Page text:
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Differential responses to plant-feeding nematodes among sibling cultivars of dessert bananas (Cavendish subgroup) and a synthetic hybrid

Quénéhervé P., Godefroid M., Topart P., Marie-Luce S., Salmon F., Marie P., Chabrier C.. 2012. Crop Protection, 42 : p. 30-35.

All bananas cultivated for export are Cavendish cultivars and are considered to be very susceptible to both the burrowing nematode Radopholus similis and the lesion nematode Pratylenchus coffeae. Twelve cultivars of Musa spp. genome AAA cv. Grande Naine from mass field selections in Martinique and Guadeloupe were cloned and micro-propagated in tissue culture. Resistance of these sibling cultivars to nematodes was tested in two growth chamber trials and in one 2-year field trial in a former banana field heavily infested with nematodes and without control methods (no guying or nematicide applications). The field trial also included a new synthetic hybrid FB920 that has tolerance to yellow and black Sigatoka and partial resistance to nematodes. Trends were similar in growth chamber and field trials in that all Cavendish cultivars were susceptible to nematode species, although some differences in susceptibility were detected, and in particular roots of the selected cultivar MA13 contained fewer R. similis than the most susceptible cultivars of Cavendish (cvs. Petite naine, Poyo and L93). Cultivar MA13 was also less susceptible than most commercial cultivars to P. coffeae in the growth chamber trials, and a similar but insignificant trend was documented in the field trial. In the field trial, all cultivars experienced severe damage (lengthening of vegetative and reproductive stages, uprooting and reduced yield), which was attributed to the high level of nematode infestation. Although tolerance to nematodes in the field trial was greater for the synthetic new hybrid FB920 than for the Cavendish cultivars, FB920 produces small bunches and tall plants that will prevent its development as a banana for export (but will not prevent its production by small holders). In summary, this study shows that there is useful variation in tolerance to R. similis and P. coffeae among sibling Cavendish cultivars and that growth chamber trials with in vitrocultivated plants are useful for screening for such susceptibility. (Résumé d'auteur)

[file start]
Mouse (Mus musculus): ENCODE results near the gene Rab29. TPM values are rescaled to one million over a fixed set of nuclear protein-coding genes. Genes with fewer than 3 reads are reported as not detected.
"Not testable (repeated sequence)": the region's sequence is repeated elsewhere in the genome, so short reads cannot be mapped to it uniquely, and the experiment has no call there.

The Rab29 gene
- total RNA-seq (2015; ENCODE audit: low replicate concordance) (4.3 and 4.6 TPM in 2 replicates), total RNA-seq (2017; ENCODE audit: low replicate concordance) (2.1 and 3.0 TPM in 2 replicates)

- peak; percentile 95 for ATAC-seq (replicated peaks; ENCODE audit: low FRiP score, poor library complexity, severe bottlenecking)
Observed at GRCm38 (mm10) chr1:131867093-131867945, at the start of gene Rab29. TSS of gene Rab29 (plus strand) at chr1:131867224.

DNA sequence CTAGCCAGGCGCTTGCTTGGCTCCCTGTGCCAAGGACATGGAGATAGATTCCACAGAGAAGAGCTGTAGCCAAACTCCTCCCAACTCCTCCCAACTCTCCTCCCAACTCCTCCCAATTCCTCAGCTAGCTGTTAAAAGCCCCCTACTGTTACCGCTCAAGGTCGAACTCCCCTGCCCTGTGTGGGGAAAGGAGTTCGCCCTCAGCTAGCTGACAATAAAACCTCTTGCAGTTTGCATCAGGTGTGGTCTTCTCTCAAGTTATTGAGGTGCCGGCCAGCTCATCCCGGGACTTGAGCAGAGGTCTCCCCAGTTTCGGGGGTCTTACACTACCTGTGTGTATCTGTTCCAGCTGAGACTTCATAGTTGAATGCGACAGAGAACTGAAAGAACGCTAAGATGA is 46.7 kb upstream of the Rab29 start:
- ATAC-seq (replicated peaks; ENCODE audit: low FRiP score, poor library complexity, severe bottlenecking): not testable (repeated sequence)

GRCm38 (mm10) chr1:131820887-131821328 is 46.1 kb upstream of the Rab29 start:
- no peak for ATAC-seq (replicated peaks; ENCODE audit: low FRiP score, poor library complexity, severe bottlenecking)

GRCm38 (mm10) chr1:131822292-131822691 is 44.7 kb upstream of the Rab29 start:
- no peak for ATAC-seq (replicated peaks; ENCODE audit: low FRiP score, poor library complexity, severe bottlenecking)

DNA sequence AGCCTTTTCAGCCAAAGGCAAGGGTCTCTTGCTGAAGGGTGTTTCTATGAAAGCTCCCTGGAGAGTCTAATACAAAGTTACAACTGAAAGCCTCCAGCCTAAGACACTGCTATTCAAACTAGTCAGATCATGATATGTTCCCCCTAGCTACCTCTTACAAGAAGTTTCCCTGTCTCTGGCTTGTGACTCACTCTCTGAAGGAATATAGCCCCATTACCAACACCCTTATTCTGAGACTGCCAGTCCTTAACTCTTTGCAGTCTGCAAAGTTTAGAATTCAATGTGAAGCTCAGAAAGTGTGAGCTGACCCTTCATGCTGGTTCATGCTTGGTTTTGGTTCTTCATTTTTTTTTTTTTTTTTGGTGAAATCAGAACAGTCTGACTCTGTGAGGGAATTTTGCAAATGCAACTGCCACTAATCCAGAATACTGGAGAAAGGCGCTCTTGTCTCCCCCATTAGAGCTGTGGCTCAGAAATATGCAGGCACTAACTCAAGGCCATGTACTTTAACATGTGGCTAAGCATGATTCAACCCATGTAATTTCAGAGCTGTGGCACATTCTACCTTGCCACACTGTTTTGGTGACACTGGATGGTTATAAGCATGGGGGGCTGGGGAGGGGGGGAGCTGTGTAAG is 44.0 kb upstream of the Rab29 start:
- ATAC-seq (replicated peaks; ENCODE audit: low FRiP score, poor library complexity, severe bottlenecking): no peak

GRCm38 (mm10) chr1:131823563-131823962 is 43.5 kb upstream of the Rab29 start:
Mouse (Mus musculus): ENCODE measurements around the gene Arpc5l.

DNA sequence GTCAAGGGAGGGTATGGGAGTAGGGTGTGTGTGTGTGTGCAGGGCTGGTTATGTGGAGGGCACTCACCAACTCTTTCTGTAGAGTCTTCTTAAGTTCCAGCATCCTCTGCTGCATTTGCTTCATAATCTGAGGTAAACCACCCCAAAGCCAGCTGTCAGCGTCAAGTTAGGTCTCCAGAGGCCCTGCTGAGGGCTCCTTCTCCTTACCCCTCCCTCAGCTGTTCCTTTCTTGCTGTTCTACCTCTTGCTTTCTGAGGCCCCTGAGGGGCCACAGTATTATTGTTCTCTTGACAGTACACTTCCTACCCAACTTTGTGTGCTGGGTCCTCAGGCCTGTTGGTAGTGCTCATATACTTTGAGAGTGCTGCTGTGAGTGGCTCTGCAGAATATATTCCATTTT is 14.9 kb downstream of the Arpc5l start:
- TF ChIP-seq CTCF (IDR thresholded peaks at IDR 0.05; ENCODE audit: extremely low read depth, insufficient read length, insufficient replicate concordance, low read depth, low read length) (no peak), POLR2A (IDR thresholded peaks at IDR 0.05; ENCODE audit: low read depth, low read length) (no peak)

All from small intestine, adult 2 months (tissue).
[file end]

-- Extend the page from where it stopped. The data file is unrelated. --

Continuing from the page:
Mots-clés : résistance génétique; culture in vitro; sélection massale; résistance aux organismes nuisibles; hybride; pratylenchus coffeae; radopholus similis; musa; guadeloupe; martinique; musa cavendishii

Thématique : Ravageurs des plantes; Génétique et amélioration des plantes

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